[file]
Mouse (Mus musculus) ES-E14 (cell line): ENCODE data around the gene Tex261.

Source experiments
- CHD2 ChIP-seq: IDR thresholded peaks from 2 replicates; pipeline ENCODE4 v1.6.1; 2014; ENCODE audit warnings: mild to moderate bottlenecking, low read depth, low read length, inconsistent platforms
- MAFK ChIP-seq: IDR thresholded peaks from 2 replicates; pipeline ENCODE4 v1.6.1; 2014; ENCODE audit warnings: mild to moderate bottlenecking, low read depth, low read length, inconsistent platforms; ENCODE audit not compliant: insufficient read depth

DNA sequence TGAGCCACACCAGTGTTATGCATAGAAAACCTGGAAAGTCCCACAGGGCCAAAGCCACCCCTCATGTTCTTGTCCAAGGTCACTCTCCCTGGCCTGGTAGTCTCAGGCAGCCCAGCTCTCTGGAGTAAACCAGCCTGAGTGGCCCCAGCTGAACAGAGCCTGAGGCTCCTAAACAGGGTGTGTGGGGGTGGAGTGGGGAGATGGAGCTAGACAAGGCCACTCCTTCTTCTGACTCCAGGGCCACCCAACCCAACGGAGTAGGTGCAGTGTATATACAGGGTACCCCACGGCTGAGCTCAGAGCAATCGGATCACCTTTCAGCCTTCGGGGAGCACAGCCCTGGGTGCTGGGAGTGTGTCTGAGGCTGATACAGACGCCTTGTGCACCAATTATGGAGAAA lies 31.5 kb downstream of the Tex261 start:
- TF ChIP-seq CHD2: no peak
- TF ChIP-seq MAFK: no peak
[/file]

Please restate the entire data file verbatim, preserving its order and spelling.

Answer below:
Mouse (Mus musculus) ES-E14 (cell line): ENCODE data around the gene Tex261.

Source experiments
- CHD2 ChIP-seq: IDR thresholded peaks from 2 replicates; pipeline ENCODE4 v1.6.1; 2014; ENCODE audit warnings: mild to moderate bottlenecking, low read depth, low read length, inconsistent platforms
- MAFK ChIP-seq: IDR thresholded peaks from 2 replicates; pipeline ENCODE4 v1.6.1; 2014; ENCODE audit warnings: mild to moderate bottlenecking, low read depth, low read length, inconsistent platforms; ENCODE audit not compliant: insufficient read depth

DNA sequence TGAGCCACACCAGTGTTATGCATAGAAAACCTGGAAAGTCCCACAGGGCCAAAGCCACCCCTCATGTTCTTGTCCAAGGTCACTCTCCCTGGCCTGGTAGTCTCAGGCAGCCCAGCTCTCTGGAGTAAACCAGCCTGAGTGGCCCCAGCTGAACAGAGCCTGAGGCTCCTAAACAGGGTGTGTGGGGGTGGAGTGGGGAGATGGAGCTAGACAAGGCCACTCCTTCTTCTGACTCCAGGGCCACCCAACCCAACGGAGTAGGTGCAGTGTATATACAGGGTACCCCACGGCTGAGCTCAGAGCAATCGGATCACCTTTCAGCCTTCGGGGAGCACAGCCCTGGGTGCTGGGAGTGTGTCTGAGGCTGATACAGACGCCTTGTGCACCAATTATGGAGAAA lies 31.5 kb downstream of the Tex261 start:
- TF ChIP-seq CHD2: no peak
- TF ChIP-seq MAFK: no peak